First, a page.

To download the Apple Podcasts app if you do not already have it, go to the App store. Or go to either the Apple App store or the Google Play store on Android to download the Acast, AudioBoom or Spotify app. 

Press play to listen to this week’s full episode on the player above, or listen (and please subscribe and review us if you like the podcast) at Apple Podcasts, Acast, Audioboom and Spotify or visit our This is Money Podcast page.   

THIS IS MONEY PODCAST

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Easyjet appoints Tui executive to be new finance chief

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easyjet appoints tui executive to be new finance chief

Budget airline EasyJet has announced that Tui executive Kenton Jarvis will become the company’s chief financial officer.

He will succeed Andrew Findlay, who declared his intention to leave after surviving an attempted boardroom coup earlier in the year by the Luton-based airline’s founder, Sir Stelios Haji-Ioannou.

No start date has been given for Jarvis’ tenure, though Findlay has said he will leave the company once his contract expires in May 2021.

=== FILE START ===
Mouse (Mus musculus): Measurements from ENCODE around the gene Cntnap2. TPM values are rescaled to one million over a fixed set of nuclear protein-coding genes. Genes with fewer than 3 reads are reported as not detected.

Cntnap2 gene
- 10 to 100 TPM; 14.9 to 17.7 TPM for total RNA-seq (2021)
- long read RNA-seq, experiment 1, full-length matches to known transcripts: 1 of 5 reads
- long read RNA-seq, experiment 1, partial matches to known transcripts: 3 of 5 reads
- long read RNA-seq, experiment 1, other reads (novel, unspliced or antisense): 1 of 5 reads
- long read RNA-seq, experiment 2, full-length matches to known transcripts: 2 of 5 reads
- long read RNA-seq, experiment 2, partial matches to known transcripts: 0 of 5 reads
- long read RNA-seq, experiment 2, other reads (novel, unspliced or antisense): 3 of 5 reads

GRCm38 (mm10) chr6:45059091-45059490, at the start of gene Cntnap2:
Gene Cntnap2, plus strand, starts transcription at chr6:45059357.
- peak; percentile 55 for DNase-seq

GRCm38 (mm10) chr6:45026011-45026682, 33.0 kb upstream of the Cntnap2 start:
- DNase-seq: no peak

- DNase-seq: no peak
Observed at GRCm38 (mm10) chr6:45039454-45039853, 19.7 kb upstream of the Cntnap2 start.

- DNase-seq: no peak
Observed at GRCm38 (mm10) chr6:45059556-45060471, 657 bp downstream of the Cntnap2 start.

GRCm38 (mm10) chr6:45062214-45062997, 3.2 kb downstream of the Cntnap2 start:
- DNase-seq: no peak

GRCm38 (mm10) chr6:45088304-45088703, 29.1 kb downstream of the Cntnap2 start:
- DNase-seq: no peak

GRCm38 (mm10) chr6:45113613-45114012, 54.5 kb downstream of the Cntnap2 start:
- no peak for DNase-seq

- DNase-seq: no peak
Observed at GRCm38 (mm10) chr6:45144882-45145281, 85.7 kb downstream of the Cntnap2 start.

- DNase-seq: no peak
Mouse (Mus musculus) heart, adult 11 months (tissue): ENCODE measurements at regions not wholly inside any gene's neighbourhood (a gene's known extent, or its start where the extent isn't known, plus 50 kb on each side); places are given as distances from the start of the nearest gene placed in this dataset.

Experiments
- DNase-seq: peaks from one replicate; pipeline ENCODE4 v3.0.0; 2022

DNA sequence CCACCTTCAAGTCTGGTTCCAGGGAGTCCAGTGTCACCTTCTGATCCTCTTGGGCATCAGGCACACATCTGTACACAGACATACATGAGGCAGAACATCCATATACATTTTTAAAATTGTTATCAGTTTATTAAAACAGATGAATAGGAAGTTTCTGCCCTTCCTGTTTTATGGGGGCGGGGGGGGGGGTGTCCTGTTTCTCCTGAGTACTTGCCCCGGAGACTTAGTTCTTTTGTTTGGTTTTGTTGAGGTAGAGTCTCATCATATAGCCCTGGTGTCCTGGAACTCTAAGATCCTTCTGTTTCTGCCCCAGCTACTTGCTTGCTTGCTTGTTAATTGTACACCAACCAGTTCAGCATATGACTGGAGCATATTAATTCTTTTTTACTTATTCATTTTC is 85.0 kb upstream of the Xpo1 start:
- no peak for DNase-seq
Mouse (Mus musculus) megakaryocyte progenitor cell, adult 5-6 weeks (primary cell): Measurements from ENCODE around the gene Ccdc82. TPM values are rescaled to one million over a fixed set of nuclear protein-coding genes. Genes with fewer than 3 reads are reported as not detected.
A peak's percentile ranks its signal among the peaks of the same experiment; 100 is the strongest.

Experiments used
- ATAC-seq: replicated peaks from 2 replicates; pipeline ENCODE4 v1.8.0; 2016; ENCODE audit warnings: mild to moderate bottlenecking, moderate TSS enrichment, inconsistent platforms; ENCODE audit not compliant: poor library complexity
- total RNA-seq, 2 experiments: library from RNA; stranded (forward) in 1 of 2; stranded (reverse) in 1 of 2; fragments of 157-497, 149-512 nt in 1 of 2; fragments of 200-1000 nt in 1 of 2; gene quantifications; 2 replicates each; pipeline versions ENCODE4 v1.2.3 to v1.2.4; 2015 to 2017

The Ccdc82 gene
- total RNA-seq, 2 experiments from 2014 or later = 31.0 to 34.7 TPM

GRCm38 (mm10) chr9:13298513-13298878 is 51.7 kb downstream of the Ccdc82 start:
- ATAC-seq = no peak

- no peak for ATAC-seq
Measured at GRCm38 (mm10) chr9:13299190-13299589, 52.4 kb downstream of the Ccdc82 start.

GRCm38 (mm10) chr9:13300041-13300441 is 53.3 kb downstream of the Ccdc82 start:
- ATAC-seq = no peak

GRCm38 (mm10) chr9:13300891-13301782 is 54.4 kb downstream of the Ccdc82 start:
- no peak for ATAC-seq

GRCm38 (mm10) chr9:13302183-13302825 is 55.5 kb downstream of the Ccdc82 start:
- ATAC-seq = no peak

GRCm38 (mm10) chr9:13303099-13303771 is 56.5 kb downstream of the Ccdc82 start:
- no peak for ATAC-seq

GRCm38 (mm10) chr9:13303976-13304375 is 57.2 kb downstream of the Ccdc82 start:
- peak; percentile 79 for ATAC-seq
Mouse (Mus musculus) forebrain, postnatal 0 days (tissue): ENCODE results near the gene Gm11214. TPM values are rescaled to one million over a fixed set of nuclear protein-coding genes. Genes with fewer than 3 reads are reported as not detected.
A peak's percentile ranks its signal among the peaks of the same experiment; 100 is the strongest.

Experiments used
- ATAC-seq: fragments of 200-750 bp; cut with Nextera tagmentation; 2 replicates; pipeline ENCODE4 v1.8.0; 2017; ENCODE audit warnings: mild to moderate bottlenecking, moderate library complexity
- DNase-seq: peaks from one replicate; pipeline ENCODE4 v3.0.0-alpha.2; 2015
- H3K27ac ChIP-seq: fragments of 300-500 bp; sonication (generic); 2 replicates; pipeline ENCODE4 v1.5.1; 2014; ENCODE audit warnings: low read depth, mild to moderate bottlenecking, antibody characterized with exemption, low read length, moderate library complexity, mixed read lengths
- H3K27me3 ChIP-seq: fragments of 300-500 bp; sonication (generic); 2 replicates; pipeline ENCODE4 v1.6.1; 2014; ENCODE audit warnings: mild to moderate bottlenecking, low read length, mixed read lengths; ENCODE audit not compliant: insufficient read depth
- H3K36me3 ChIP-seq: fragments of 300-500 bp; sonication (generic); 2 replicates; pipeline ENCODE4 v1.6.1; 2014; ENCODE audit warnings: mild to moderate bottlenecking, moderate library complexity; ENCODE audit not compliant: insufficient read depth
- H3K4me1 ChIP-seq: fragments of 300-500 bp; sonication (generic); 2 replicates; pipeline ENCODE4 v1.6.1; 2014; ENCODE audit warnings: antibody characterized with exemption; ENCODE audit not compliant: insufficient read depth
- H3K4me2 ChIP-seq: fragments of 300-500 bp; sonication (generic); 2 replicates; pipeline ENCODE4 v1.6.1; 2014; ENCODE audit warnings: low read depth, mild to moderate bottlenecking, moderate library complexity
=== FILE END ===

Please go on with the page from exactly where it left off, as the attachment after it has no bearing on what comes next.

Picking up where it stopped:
Jarvis will succeed Andrew Findlay as chief financial officer. Findlay survived an attempted boardroom coup earlier in the year by the airline's founder, Sir Stelios Haji-Ioannou

Jarvis will succeed Andrew Findlay as chief financial officer. Findlay survived an attempted boardroom coup earlier in the year by the airline's founder, Sir Stelios Haji-Ioannou

Jarvis will succeed Andrew Findlay as chief financial officer. Findlay survived an attempted boardroom coup earlier in the year by the airline’s founder, Sir Stelios Haji-Ioannou

Jarvis is currently the chief executive of Aviation at Tui Group, having formerly been the finance director of the now-defunct travel operator, Airtours Holidays. He has also worked for Adidas and as a chartered accountant at PwC.

Easyjet said Jarvis had ‘proven his ability to drive savings and successful turnaround programmes’ while working at Tui and that this experience was ‘critical’ as the airline recovers from the harm caused by recent travel restrictions.